Saudi bans Lebanese imports after finding 600 million pills and hundreds of kilograms of hashish
Saudi bans Lebanese imports after finding 600 million pills and hundreds of kilograms of hashish

Saudi bans Lebanese imports after finding 600 million pills and hundreds of kilograms of hashish

Saudi Arabia has banned the imports of Lebanese fruit and vegetables after finding tonnes of illegal drugs smuggled into the country over the past six years.

Saudi authorities have seized more than 600 million Captagon pills and hundreds of kilograms of hashish in the past six years.

The most recent shipment seized included more than five million Captagon pills smuggled in a shipment of pomegranates.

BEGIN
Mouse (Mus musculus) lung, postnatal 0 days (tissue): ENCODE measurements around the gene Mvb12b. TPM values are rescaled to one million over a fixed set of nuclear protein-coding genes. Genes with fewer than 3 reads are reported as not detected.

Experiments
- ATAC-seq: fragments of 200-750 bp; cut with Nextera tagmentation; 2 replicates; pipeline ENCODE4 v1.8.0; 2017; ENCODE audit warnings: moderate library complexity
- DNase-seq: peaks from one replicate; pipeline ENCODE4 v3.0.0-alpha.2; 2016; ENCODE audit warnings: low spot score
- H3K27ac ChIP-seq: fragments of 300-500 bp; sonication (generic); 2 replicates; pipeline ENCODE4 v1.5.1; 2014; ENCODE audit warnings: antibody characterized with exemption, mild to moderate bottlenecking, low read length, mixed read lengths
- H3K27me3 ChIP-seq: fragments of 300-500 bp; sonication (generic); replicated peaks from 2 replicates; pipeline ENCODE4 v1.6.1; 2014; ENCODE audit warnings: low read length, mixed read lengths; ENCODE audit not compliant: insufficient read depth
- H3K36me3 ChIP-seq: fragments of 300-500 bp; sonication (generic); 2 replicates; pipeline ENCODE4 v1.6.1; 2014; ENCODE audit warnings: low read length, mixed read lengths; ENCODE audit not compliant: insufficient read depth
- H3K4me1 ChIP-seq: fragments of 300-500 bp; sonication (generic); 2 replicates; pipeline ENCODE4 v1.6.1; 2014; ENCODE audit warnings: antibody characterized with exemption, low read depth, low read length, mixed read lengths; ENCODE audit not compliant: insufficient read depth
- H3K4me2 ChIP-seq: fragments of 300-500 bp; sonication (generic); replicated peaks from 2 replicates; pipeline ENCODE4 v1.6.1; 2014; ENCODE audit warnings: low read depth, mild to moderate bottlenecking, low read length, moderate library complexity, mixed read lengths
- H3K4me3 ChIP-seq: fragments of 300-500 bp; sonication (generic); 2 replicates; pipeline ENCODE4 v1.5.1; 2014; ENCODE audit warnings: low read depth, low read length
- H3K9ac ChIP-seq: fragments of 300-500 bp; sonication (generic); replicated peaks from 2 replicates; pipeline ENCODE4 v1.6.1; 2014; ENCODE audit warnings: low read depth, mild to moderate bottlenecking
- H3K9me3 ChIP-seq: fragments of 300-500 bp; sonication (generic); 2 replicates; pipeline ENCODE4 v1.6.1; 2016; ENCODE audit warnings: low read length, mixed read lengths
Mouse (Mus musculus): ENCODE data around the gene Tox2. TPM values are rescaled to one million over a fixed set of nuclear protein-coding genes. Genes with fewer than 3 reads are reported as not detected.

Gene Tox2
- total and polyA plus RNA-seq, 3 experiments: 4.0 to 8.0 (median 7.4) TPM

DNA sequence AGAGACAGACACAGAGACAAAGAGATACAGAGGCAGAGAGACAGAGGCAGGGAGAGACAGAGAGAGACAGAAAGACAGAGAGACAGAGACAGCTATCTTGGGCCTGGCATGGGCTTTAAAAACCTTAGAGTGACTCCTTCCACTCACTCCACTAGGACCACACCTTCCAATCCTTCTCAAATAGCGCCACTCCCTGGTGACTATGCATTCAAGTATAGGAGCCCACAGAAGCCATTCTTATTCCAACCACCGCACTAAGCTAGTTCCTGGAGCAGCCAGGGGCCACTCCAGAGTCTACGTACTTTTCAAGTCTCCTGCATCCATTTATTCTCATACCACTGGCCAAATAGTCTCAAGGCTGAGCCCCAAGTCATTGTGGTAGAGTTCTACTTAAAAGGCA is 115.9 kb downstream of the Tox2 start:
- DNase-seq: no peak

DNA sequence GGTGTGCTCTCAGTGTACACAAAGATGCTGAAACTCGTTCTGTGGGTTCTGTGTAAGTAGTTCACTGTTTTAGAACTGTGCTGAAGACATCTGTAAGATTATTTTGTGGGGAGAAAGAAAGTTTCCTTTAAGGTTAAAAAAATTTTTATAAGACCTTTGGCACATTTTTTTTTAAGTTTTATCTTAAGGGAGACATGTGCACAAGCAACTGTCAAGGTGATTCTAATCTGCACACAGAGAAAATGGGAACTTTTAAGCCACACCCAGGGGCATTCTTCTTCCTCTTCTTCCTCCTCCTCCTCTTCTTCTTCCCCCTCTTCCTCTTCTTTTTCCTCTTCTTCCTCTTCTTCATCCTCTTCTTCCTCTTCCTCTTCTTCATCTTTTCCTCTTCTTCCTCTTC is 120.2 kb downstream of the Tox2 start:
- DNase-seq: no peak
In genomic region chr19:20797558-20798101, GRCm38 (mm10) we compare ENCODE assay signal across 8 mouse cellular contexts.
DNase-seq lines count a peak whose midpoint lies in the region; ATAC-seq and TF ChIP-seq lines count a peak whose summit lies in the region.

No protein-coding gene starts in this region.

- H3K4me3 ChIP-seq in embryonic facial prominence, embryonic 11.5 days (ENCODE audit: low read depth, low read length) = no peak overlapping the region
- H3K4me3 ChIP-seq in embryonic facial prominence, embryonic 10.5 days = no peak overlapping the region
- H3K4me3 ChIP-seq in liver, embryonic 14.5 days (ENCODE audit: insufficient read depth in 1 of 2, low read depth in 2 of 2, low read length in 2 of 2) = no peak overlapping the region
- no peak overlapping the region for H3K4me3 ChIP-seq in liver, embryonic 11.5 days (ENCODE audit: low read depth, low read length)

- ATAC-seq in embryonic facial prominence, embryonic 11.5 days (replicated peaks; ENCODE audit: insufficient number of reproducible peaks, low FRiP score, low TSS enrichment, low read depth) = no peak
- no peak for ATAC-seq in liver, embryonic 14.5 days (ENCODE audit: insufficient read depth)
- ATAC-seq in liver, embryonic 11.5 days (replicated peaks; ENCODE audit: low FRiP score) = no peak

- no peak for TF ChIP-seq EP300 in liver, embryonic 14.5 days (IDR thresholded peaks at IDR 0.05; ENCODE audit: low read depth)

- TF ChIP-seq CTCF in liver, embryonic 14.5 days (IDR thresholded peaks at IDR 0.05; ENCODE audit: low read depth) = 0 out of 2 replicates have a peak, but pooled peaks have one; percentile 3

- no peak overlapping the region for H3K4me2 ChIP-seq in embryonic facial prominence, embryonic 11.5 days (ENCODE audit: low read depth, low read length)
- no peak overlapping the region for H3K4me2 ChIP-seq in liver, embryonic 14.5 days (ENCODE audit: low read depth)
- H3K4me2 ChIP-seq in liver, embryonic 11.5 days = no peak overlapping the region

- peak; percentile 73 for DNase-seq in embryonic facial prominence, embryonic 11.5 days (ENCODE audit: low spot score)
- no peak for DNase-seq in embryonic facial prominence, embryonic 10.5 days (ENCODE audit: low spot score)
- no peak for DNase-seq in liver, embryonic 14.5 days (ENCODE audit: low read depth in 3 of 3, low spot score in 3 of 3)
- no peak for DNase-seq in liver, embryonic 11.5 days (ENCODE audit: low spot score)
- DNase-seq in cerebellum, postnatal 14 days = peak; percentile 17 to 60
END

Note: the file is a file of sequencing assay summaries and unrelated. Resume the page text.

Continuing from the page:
The news was announced by Riyadh’s ambassador to Beirut, Waleed Al Bukhari.

“The quantities that were thwarted are enough to drown the entire Arab world, not just Saudi Arabia, in narcotics and psychotropic substances,” Mr Al Bukhari wrote on Twitter.

Saudi Arabia will continue banning Lebanese imports until they’re convinced that Beirut has stopped the smuggling.

But it’s left Lebanese farmers with a big problem. The fruit and vegetable trade is one of the few economic bright spots in Lebanon.

Lebanese farmers who rely on Middle East exports have asked the Lebanese government to find an answer.

And with Lebanese exports worth up to $24 million a year, let’s hope there’s an answer to this problem soon!

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